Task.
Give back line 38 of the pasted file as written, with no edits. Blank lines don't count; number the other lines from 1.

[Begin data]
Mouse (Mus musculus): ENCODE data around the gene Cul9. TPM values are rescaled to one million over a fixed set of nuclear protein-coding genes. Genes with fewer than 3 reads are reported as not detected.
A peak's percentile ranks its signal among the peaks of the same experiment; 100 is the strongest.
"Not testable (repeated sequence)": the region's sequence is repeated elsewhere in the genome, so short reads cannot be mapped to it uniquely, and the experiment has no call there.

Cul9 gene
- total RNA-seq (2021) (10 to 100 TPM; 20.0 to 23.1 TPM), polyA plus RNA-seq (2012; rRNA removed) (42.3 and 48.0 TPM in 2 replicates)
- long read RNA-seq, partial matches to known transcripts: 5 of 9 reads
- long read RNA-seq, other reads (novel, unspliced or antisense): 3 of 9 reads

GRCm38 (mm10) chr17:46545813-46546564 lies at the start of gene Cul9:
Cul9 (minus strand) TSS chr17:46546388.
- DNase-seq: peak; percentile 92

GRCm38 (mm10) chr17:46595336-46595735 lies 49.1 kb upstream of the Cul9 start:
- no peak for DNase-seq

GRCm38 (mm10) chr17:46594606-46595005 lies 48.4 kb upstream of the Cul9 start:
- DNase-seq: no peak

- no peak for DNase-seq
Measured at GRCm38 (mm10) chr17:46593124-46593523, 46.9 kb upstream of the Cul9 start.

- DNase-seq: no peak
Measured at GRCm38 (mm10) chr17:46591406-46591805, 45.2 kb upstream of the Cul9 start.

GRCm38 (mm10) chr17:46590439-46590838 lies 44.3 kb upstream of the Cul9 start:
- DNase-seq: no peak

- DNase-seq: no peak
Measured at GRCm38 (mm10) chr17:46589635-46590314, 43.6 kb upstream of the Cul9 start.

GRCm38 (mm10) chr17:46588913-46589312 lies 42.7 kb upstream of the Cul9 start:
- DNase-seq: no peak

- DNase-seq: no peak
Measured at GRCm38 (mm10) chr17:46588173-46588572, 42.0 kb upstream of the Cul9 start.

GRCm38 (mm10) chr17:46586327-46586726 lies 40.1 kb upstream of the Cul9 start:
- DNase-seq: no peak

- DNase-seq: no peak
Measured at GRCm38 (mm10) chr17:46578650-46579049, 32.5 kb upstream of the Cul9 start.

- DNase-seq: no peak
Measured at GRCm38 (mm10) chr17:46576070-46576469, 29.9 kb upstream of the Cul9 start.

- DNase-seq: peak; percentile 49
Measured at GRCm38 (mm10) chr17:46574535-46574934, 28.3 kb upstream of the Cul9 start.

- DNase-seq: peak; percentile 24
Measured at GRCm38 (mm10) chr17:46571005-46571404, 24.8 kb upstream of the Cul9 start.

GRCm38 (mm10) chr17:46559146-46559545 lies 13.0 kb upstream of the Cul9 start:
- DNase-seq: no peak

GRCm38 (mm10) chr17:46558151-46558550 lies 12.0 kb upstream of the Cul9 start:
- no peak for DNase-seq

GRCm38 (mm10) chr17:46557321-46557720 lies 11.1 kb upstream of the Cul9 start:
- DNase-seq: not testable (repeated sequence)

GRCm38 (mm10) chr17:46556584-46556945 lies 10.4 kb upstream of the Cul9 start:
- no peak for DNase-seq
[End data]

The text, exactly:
- DNase-seq: no peak